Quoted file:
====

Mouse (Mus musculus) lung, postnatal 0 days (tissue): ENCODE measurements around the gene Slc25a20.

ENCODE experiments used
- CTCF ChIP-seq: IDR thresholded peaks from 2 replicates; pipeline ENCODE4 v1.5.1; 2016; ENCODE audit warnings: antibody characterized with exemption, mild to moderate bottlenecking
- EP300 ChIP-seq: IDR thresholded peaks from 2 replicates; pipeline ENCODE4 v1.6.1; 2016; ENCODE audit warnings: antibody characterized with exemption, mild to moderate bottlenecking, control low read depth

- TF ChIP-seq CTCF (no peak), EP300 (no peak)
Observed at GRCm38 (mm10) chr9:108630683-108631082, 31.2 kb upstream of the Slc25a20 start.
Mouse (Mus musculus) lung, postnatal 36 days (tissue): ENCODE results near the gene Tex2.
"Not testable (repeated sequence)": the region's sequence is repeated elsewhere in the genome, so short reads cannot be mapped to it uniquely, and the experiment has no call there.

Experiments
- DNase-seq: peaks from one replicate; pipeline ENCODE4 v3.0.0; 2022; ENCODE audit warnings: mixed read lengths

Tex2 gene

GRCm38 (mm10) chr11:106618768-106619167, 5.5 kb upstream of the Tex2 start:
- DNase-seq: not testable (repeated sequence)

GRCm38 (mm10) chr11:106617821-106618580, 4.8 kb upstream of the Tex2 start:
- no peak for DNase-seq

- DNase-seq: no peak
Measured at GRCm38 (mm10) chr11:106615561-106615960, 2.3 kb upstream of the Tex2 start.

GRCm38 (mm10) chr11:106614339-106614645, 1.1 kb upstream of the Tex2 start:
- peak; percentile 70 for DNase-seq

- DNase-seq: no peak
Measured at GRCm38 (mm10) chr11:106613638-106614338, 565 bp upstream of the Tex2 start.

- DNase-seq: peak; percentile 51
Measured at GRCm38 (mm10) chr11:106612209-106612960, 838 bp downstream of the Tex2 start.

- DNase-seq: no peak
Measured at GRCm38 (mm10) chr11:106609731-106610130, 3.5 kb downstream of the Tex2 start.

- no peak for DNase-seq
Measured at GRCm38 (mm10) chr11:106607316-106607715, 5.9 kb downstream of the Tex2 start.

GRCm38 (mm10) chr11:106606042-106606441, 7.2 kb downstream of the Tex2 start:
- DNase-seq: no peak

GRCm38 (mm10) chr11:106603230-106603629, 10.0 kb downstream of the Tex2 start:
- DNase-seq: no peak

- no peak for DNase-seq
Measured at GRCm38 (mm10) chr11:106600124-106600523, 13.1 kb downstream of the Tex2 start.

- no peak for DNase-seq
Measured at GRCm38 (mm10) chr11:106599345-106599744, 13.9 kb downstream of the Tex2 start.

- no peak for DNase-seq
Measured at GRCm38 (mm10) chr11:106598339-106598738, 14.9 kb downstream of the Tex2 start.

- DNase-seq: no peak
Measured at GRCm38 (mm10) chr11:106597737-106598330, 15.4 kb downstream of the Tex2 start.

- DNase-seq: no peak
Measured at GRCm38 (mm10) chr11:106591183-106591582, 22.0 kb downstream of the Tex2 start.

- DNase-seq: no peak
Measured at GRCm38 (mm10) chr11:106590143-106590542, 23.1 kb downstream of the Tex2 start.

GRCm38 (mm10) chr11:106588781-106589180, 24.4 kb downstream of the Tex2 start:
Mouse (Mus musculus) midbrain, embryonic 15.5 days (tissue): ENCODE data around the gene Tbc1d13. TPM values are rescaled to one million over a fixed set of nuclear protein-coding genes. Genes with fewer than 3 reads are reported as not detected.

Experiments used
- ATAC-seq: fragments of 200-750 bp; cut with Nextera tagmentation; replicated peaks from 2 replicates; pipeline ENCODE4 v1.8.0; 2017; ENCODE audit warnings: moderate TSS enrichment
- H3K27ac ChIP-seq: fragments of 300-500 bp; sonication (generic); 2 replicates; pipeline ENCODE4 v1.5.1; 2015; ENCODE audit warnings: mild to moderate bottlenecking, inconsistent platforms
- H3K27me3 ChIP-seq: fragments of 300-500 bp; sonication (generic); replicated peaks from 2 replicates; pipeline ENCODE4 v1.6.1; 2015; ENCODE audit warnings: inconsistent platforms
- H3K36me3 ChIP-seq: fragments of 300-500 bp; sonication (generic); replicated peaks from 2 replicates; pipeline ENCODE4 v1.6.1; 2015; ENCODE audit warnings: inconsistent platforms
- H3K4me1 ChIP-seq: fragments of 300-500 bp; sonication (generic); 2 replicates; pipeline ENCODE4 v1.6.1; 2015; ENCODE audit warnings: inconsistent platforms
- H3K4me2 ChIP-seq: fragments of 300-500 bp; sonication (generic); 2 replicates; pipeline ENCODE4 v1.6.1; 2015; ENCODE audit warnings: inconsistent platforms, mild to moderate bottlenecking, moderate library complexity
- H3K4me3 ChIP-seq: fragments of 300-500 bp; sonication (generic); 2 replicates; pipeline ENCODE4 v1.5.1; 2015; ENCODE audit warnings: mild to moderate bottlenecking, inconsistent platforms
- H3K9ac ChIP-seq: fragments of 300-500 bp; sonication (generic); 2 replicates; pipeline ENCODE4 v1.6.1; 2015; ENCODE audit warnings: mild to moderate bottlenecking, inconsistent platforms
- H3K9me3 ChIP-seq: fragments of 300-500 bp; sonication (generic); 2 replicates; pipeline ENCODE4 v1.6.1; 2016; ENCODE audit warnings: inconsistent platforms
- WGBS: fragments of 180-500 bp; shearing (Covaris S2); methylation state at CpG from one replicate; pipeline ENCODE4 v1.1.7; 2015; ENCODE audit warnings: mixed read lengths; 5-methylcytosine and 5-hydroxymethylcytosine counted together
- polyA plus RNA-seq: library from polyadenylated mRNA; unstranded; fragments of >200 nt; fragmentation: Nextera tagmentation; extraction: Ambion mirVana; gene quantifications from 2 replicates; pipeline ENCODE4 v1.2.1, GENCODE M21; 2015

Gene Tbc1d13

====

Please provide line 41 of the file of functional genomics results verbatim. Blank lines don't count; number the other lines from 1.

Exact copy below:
Measured at GRCm38 (mm10) chr11:106591183-106591582, 22.0 kb downstream of the Tex2 start.